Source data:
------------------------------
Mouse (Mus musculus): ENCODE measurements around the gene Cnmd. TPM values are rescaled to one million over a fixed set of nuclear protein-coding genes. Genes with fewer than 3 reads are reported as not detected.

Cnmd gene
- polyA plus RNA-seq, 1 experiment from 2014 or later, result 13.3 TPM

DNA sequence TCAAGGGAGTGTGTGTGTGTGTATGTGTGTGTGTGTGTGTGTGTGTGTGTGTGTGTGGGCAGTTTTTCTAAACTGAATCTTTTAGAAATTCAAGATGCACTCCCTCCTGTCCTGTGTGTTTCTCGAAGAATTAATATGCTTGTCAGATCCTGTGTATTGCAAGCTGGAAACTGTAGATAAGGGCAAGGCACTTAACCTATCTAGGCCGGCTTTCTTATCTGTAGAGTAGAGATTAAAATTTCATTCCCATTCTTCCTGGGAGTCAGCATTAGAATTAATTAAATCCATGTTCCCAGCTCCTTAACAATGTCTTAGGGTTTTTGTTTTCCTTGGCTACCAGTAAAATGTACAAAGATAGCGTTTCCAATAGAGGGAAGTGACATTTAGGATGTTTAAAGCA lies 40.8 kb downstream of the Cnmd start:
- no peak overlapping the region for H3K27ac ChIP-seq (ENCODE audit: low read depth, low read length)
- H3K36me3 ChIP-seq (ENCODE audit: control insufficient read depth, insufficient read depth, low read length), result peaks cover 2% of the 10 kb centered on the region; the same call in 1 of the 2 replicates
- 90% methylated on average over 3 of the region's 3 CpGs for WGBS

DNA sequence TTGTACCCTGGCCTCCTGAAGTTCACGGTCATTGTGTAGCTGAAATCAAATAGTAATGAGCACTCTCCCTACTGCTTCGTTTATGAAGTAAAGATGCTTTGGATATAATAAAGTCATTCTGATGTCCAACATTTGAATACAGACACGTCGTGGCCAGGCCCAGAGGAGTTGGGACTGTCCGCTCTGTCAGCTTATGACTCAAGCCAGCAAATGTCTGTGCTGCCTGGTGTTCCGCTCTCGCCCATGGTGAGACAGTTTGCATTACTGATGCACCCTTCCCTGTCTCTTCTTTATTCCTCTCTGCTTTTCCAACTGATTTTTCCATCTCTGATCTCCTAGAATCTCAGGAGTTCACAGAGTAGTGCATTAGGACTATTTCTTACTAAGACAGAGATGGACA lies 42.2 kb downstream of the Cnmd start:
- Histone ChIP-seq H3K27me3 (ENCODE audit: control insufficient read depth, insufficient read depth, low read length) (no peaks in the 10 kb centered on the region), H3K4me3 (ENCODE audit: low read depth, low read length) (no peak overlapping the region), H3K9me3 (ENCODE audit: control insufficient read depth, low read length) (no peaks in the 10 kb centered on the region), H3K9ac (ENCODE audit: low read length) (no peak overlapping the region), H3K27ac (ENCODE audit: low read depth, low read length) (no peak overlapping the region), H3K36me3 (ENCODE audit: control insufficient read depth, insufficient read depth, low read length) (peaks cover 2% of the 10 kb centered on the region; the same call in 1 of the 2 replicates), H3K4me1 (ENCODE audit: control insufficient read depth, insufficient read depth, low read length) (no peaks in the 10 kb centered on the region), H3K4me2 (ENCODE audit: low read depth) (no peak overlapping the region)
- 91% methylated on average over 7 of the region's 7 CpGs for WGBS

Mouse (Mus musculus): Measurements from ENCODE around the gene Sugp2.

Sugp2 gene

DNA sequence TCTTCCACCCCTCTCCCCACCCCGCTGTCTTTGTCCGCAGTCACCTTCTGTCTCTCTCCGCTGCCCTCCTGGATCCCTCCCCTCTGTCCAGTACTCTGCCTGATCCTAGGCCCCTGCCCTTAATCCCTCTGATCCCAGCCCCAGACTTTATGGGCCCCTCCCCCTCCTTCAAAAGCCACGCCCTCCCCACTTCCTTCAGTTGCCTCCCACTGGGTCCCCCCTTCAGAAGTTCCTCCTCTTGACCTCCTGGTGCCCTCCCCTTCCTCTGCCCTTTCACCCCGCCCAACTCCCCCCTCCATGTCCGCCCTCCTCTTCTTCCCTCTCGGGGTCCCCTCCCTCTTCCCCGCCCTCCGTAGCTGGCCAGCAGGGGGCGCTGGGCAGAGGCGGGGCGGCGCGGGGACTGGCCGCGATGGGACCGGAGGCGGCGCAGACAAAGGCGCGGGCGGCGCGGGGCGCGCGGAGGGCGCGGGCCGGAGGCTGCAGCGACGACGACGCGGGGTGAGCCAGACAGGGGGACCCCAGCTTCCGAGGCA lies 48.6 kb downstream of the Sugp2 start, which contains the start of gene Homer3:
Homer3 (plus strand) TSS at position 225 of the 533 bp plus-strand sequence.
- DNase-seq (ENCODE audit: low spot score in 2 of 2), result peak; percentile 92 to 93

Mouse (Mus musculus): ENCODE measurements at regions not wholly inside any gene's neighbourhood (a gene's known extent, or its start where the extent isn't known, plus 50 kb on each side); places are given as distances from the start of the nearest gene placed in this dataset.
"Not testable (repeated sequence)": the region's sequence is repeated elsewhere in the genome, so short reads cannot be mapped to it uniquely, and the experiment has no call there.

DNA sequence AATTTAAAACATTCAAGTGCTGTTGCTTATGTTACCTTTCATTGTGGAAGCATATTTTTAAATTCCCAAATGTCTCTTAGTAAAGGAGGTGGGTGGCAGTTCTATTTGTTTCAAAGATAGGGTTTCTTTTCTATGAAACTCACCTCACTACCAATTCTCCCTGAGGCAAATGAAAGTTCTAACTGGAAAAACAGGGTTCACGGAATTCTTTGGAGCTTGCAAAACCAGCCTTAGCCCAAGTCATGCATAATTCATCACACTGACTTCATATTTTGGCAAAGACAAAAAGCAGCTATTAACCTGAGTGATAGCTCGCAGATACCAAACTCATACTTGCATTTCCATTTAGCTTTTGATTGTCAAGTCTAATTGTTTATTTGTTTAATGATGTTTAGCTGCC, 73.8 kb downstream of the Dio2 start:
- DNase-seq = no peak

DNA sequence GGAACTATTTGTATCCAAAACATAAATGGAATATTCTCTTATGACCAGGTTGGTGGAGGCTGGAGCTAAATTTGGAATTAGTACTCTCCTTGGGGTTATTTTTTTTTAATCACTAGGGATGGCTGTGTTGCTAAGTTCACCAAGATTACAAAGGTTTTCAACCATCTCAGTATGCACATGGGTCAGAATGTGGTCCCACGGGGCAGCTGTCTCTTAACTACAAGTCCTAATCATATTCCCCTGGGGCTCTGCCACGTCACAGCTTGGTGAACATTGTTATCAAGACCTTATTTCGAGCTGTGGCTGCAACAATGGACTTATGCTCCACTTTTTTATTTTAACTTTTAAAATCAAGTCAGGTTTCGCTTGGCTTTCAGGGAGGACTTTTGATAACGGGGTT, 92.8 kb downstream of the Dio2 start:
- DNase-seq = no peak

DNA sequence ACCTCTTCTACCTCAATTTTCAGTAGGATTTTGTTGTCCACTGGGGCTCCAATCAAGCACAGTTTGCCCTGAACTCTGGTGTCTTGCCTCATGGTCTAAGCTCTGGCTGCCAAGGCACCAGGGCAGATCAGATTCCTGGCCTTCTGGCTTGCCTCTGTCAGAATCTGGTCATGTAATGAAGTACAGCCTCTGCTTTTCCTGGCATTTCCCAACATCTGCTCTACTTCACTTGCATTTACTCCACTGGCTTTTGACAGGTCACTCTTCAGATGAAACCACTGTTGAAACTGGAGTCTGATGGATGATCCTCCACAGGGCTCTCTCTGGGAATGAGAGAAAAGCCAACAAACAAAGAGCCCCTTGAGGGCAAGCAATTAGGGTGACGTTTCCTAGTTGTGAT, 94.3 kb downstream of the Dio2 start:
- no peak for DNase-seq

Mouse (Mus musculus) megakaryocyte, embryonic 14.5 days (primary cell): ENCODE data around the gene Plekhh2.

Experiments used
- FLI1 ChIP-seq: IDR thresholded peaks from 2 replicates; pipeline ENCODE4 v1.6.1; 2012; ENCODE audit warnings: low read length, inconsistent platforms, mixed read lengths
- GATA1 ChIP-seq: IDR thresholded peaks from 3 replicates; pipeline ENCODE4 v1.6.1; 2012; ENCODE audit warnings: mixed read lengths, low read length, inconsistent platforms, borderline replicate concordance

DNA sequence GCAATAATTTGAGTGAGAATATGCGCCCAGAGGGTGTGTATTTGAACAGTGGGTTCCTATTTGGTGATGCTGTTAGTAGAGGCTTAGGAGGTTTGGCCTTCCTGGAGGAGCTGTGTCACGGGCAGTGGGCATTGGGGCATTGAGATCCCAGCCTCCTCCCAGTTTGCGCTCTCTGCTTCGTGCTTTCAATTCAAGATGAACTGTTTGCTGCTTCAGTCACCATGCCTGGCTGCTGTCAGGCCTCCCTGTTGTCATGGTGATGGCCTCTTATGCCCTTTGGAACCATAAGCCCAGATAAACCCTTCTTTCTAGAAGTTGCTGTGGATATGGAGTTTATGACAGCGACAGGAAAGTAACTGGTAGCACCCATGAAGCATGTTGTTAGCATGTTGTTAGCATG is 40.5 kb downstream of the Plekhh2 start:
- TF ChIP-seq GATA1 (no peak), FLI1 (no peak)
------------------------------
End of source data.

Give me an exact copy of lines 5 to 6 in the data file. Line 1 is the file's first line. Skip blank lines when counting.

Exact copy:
- no peak overlapping the region for H3K27ac ChIP-seq (ENCODE audit: low read depth, low read length)
- H3K36me3 ChIP-seq (ENCODE audit: control insufficient read depth, insufficient read depth, low read length), result peaks cover 2% of the 10 kb centered on the region; the same call in 1 of the 2 replicates